• Unwarranted hype machine Kyle Schwarber may have turned a corner in his development. It's not just that he hit  .304 with 14 homers and a 1.043 OPS over the final two months but also that he reduced his strikeout rate and upped his line-drive rate, two changes he'll need to sustain to get his batting average up. His xBA and xwOBA were both lower than his actual marks during what was already a career-best season.
  • Garrett Hampson finally did live up to all the preseason hype. It's just that it was completely confined to the final two weeks — or 16 games, to be more precise, in which he hit .343 (24 for 70) with five homers, seven steals and only 13 strikeouts. That sort of steals pace alone should earn him plenty of Roto buzz again if the Rockies can carve out time for him at second base, center field or both.
  • Of course, the Rockies will need to make way for Sam Hilliard as well, who himself just so happens to fit best in center field. The 25-year-old rookie struck out too much at Triple-A but also showed massive power that carried over to the big leagues with seven homers, four doubles and two triples in 77 at-bats. And because he runs, too, swiping 24 bases between the two levels, he's someone to root for in Fantasy. The BABIP-boosting effect of Coors Field has been known to smooth over strikeout problems in the past, so it's largely a question of the Rockies' willingness to turn the page from Ian Desmond and Daniel Murphy.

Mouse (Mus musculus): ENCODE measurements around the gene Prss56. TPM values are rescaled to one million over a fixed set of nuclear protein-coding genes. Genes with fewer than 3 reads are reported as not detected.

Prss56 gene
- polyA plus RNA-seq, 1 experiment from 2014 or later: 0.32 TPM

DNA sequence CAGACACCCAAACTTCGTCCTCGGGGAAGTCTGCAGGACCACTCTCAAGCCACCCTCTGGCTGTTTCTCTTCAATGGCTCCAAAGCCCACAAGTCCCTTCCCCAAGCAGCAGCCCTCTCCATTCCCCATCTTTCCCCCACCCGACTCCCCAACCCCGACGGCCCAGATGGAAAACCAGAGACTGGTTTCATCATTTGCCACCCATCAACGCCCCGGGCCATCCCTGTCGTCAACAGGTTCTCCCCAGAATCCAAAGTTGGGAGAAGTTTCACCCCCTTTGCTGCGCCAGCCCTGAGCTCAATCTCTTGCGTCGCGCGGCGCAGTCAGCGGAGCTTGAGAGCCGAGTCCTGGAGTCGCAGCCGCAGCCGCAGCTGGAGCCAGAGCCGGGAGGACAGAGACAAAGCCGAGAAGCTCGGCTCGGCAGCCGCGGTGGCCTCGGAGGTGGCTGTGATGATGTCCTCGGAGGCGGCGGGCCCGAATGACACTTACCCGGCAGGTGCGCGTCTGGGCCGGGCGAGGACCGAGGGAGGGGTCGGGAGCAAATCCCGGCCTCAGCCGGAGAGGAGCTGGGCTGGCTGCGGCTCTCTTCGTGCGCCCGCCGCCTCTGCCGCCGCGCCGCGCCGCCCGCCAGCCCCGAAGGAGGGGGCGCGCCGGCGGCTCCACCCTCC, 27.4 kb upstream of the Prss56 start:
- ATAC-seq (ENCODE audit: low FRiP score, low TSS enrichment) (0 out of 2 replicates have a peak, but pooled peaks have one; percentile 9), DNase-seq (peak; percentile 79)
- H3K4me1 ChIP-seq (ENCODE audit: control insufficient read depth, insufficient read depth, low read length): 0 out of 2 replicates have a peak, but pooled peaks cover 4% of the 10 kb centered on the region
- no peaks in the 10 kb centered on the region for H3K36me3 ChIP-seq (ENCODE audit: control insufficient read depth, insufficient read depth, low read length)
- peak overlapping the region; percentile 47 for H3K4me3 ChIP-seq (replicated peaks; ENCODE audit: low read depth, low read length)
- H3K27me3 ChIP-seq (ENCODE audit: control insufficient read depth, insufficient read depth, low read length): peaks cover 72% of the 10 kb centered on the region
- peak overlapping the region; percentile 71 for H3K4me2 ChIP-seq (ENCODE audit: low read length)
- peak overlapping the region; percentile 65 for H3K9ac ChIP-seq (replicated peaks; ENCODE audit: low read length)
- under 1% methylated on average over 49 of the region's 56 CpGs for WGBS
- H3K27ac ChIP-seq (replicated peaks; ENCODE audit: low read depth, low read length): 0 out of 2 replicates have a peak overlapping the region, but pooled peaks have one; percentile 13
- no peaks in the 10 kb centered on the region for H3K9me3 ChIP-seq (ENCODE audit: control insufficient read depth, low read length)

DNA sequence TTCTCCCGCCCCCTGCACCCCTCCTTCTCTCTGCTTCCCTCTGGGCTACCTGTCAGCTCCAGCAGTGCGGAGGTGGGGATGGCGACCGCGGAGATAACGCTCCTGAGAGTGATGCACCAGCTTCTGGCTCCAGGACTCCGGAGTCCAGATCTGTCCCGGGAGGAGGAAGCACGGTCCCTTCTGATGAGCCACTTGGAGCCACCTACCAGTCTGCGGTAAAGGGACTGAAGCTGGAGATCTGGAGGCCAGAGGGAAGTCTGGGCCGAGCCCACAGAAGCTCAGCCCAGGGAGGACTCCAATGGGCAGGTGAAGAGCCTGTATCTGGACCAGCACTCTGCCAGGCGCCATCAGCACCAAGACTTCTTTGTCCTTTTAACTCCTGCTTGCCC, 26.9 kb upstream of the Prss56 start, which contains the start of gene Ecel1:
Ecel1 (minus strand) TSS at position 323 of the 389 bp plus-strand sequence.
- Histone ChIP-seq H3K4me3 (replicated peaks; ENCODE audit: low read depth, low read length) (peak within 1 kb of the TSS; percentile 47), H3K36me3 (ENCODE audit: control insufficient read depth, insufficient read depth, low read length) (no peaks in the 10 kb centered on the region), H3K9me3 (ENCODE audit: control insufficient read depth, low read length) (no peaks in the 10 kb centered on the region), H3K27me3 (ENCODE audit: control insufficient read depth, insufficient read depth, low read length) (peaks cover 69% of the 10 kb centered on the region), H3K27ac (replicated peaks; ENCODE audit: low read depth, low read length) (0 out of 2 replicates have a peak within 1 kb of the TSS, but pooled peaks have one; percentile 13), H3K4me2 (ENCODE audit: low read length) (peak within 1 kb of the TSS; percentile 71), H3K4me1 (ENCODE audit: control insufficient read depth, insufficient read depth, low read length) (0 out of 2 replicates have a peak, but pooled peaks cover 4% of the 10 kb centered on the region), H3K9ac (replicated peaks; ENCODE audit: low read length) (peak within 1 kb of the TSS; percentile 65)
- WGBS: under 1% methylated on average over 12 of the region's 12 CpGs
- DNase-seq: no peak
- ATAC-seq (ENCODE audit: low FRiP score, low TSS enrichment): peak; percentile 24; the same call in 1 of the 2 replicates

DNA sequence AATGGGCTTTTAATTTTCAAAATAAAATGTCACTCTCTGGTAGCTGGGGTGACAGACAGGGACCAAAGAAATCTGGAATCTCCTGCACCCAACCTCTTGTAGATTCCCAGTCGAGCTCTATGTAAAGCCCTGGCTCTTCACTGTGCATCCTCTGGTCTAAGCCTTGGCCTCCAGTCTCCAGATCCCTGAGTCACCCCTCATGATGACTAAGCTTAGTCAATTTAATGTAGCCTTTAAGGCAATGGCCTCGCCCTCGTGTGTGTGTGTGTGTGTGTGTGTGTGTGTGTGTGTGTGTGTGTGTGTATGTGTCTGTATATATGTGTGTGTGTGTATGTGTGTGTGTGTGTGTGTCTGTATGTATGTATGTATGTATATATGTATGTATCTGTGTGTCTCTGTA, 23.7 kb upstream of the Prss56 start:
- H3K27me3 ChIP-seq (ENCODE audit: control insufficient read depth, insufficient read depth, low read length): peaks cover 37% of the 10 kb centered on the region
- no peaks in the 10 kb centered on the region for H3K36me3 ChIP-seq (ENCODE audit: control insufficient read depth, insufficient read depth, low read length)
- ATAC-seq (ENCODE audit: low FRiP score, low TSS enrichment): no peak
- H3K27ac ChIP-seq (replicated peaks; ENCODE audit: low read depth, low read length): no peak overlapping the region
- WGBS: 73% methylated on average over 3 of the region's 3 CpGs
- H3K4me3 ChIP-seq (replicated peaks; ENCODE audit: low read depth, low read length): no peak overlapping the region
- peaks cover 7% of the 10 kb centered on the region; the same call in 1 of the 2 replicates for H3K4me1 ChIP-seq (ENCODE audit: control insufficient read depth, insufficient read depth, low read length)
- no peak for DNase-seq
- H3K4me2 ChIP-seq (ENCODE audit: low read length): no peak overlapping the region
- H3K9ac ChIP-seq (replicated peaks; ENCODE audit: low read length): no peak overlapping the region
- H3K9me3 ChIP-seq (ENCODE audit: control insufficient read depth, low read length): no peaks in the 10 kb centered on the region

• Austin Hays has made himself relevant again, batting .309 (21 for 68) with four homers, a .947 OPS and just 13 strikeouts as a September call-up. The former top prospect who climbed from high Class A to the majors during a massive 2017 season, looked like he might be back in the fold when he hit .351 with five homers this spring, but another lackluster showing in the minors took him back off the Fantasy radar. Now 24, he should have the inside track on a starting job next spring.